Shows & Panels
- The 2014 Big Picture on Cyber Security
- AFCEA Answers
- Ask the CIO
- Connected Government
- Consolidating Mission-critical Systems
- Constituent Servicing
- Continuous Monitoring: Tools and Techniques for Trustworthy Government IT
- The Data Privacy Imperative: Safeguarding Sensitive Data
- Eliminating the Pitfalls: Steps to Virtualization in Government
- Federal Executive Forum
- Federal Tech Talk
- Government Cloud Brokerage: Who, What, When, Where, Why?
- Government Mobility
- Mission-critical Apps in the Cloud
- Mobile Device Management
- The Modern Federal Threat Landscape
- The Path from Legacy Systems
- Understanding the Intersection of Customer Service and Security in the Cloud
Shows & Panels
Monday - 11/15/2010, 7:24pm EST
Princeton University professor Ed Felten is currently the founding director of the Center for Information Technology Policy at Princeton University. He begins work with the FTC in January while taking a one-year sabbatical from Princeton.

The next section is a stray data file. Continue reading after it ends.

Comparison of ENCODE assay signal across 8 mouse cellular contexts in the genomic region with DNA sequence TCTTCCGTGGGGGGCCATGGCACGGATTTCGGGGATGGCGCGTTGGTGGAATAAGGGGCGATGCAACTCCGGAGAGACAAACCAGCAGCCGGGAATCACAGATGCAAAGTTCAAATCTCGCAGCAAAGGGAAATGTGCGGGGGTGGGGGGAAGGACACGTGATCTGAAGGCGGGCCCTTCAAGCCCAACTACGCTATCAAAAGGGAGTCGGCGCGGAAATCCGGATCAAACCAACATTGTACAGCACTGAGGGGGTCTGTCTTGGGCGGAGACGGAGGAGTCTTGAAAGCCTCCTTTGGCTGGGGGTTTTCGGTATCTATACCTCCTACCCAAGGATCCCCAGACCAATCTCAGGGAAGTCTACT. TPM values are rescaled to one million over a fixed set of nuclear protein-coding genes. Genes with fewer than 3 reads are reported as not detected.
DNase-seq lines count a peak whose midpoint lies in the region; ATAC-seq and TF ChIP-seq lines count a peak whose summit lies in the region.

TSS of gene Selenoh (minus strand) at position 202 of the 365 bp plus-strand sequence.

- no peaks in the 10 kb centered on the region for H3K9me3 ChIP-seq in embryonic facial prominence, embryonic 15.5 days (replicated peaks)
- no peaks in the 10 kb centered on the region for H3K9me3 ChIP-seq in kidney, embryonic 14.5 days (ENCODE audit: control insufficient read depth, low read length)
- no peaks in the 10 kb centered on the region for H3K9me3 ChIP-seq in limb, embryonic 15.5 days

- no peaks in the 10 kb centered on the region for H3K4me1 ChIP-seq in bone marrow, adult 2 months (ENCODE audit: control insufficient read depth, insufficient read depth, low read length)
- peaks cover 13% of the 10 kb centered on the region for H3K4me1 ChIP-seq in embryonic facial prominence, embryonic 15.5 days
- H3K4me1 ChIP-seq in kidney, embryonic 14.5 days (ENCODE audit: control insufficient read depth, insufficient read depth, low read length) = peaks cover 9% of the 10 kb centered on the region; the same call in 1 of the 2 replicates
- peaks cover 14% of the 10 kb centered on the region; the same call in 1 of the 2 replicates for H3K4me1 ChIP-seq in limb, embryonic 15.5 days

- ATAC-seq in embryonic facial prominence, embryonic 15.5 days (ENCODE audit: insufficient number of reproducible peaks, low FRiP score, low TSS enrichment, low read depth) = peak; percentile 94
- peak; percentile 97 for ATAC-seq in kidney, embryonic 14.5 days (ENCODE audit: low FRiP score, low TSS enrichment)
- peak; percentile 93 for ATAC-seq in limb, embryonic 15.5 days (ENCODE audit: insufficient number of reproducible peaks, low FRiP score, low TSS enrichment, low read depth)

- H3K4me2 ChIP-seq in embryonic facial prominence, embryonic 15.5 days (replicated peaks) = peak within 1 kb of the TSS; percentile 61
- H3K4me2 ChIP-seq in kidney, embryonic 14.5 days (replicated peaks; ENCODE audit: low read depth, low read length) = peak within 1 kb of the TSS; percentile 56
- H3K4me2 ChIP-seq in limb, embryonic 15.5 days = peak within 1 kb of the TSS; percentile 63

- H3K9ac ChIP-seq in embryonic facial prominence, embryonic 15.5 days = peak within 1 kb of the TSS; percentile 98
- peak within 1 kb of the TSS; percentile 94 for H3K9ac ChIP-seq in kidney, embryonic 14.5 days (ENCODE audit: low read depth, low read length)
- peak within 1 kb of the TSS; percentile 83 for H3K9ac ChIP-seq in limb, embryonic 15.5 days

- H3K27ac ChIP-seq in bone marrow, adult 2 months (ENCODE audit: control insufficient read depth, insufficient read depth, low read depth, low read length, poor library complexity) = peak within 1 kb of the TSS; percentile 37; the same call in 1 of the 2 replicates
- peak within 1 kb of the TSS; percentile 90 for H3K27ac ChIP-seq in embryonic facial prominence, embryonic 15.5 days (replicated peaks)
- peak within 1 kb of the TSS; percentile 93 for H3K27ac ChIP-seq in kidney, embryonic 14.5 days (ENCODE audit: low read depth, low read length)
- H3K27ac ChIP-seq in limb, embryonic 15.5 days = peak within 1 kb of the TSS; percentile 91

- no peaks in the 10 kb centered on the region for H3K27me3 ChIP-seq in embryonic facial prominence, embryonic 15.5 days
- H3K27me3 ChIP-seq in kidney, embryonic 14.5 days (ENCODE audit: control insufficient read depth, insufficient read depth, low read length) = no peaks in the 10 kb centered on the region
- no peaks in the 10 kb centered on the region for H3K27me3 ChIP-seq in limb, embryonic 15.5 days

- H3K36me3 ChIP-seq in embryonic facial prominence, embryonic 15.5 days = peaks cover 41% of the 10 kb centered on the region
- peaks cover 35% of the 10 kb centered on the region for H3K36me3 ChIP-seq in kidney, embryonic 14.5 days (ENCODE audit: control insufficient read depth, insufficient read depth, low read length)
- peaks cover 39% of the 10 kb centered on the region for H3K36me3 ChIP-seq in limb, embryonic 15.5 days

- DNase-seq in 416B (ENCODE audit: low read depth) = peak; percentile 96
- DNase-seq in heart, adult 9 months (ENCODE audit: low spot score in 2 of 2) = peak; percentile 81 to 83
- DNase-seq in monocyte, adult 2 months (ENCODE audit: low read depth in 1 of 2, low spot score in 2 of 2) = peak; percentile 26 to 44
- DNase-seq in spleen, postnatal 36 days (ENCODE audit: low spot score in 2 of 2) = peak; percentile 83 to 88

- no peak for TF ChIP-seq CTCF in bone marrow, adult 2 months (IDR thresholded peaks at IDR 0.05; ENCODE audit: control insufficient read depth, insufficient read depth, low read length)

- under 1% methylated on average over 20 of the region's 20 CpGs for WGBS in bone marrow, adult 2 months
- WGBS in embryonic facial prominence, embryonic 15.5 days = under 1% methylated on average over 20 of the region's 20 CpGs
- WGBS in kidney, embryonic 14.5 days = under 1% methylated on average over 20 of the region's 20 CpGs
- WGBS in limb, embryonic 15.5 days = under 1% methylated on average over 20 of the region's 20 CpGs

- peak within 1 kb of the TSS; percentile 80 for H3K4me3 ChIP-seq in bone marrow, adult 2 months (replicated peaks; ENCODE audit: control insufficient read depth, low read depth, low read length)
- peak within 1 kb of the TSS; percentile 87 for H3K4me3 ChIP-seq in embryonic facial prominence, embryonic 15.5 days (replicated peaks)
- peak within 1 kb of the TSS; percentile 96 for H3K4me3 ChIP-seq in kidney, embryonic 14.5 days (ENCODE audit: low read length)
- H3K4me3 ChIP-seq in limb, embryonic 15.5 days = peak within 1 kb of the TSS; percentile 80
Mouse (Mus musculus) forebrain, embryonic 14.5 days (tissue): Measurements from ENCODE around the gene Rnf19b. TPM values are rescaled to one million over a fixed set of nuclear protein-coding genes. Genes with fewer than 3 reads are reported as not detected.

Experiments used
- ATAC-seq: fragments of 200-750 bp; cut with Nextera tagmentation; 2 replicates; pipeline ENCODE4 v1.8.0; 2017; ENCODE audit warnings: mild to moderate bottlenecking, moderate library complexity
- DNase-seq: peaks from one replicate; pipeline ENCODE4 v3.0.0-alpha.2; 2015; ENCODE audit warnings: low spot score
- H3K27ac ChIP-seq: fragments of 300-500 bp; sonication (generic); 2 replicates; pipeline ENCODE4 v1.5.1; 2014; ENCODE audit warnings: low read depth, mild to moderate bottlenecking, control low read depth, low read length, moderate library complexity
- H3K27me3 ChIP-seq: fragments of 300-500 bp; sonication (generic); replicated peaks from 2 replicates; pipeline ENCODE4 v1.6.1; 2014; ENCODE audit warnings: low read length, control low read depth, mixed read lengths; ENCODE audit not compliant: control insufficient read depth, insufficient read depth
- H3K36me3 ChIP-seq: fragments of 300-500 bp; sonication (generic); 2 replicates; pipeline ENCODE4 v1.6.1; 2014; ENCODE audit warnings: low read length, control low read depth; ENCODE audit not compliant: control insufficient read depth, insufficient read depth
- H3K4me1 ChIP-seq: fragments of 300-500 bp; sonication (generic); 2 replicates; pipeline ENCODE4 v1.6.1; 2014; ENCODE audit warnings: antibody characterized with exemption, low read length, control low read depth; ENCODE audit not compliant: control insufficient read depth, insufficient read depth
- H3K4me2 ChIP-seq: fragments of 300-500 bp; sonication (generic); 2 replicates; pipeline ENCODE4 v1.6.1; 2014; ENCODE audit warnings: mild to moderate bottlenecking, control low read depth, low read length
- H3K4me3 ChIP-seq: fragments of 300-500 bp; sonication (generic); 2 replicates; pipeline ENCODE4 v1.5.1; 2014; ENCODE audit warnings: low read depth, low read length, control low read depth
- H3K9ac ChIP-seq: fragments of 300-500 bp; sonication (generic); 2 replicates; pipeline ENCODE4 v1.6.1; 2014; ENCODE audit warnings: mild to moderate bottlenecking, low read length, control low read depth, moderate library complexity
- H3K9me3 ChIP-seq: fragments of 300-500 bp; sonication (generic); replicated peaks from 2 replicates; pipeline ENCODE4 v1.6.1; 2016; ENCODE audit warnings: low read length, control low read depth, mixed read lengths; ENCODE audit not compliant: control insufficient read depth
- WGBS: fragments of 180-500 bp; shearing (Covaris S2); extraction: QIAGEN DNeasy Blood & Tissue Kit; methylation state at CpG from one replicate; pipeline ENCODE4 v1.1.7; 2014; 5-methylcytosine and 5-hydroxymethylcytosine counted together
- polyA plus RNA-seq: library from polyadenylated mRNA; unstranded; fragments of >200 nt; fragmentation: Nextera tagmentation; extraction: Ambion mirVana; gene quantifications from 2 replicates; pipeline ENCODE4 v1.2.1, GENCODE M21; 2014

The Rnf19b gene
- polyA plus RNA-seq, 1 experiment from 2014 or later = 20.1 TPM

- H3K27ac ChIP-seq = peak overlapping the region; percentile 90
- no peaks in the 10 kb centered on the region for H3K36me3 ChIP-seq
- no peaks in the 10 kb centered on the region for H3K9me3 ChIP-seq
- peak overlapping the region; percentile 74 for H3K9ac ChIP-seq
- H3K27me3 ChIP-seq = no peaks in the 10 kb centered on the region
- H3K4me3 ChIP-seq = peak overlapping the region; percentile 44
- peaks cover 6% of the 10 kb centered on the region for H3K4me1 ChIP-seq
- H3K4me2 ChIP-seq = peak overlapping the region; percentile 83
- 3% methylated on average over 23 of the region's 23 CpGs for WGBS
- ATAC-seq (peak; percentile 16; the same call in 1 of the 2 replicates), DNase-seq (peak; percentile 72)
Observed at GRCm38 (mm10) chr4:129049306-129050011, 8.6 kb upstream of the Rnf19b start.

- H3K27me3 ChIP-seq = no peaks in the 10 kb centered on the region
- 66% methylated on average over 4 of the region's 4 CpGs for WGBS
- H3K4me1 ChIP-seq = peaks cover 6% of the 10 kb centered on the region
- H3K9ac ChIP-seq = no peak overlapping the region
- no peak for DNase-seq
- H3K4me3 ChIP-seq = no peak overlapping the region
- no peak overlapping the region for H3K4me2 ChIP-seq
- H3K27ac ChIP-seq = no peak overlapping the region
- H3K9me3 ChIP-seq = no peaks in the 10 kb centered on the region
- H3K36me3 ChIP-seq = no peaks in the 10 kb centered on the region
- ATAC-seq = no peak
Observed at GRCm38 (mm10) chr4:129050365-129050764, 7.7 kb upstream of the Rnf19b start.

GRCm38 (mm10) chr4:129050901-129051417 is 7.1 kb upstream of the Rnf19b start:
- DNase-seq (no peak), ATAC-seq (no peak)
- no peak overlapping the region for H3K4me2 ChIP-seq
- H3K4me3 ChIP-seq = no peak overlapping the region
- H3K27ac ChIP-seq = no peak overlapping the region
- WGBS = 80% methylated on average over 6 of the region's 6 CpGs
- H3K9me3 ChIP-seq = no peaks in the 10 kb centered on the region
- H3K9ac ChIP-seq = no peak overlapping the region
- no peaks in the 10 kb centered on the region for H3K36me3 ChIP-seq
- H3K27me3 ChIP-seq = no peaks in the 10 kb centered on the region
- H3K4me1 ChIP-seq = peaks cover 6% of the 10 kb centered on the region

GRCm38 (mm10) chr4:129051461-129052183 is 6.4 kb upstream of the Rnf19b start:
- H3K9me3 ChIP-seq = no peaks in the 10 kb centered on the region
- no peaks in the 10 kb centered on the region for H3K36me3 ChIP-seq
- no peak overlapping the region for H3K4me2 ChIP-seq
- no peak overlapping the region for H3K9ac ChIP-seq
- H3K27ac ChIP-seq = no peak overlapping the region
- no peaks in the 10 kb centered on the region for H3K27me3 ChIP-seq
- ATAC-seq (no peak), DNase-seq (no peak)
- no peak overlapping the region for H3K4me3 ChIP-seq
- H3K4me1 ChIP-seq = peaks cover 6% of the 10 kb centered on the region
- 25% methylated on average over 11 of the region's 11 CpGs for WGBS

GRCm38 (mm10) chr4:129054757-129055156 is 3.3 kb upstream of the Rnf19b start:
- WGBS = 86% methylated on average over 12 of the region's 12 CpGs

Felten told the DorobekINSIDER the biggest challenge of online privacy is "balancing the interest of members of the public in controlling information about themselves and protecting their privacy against the desire not to over-regulate reasonable business practices."
Felten also has the task of helping the FTC adopt technologies that can make work more effective and efficient.
The first step of using a new technology is doing the same things as before. But it's when people reorganize lives and their work structure that the technology's "deeper possibilities" are evident, he said.
Part of his job as chief technologist also includes building up the technical skills of the workforce.
Technology adoption is not always immediate, but Felten said he feels confident he can help make changes during his time with the FTC.
"Obviously that's going to go at a government pace, but I think when we look back we'll say this is a pace that went fast, at least by government standards," Felten said.